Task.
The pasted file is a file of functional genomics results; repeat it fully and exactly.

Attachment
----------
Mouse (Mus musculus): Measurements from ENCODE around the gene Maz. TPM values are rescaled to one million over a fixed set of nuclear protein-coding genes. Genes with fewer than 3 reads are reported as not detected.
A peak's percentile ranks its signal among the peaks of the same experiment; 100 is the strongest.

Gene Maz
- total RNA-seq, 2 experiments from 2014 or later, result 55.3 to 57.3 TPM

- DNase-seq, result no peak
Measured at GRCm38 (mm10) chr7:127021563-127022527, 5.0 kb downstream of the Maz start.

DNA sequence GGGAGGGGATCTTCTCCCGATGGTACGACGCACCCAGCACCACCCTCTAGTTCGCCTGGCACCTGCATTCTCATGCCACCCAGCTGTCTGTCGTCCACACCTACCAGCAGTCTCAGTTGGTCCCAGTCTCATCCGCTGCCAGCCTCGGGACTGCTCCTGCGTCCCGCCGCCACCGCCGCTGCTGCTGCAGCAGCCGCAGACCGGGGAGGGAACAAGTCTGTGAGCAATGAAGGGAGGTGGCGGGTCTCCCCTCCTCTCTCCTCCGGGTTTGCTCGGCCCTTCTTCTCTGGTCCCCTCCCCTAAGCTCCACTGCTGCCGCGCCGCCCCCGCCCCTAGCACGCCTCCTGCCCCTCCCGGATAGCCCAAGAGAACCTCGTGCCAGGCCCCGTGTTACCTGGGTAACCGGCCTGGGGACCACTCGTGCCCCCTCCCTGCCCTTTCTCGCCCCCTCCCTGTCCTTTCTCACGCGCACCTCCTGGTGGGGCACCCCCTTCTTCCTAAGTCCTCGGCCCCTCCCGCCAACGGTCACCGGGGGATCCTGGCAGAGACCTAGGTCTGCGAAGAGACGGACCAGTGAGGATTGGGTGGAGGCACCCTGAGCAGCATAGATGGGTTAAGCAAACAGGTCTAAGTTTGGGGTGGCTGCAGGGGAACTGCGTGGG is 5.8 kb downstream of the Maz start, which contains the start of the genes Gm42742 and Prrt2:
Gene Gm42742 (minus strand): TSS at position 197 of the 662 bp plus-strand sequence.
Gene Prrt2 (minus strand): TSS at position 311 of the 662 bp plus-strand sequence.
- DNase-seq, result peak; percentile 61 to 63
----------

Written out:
Mouse (Mus musculus): Measurements from ENCODE around the gene Maz. TPM values are rescaled to one million over a fixed set of nuclear protein-coding genes. Genes with fewer than 3 reads are reported as not detected.
A peak's percentile ranks its signal among the peaks of the same experiment; 100 is the strongest.

Gene Maz
- total RNA-seq, 2 experiments from 2014 or later, result 55.3 to 57.3 TPM

- DNase-seq, result no peak
Measured at GRCm38 (mm10) chr7:127021563-127022527, 5.0 kb downstream of the Maz start.

DNA sequence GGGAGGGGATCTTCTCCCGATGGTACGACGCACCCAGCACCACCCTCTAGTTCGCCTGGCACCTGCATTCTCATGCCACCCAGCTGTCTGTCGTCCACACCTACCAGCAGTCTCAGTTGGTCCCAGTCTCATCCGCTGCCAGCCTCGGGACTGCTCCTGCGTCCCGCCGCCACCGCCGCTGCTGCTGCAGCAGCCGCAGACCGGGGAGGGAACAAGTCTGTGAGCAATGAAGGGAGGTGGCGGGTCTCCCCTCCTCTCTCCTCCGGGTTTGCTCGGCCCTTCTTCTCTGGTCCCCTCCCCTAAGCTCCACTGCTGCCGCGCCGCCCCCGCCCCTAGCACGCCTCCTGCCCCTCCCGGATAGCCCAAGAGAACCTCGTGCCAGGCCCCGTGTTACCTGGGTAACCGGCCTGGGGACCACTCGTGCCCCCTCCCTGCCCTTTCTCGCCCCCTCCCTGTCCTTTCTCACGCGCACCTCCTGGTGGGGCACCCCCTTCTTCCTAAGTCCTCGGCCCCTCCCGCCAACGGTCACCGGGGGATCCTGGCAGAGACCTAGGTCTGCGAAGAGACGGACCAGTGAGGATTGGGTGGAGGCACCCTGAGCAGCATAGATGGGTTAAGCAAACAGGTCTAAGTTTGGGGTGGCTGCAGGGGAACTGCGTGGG is 5.8 kb downstream of the Maz start, which contains the start of the genes Gm42742 and Prrt2:
Gene Gm42742 (minus strand): TSS at position 197 of the 662 bp plus-strand sequence.
Gene Prrt2 (minus strand): TSS at position 311 of the 662 bp plus-strand sequence.
- DNase-seq, result peak; percentile 61 to 63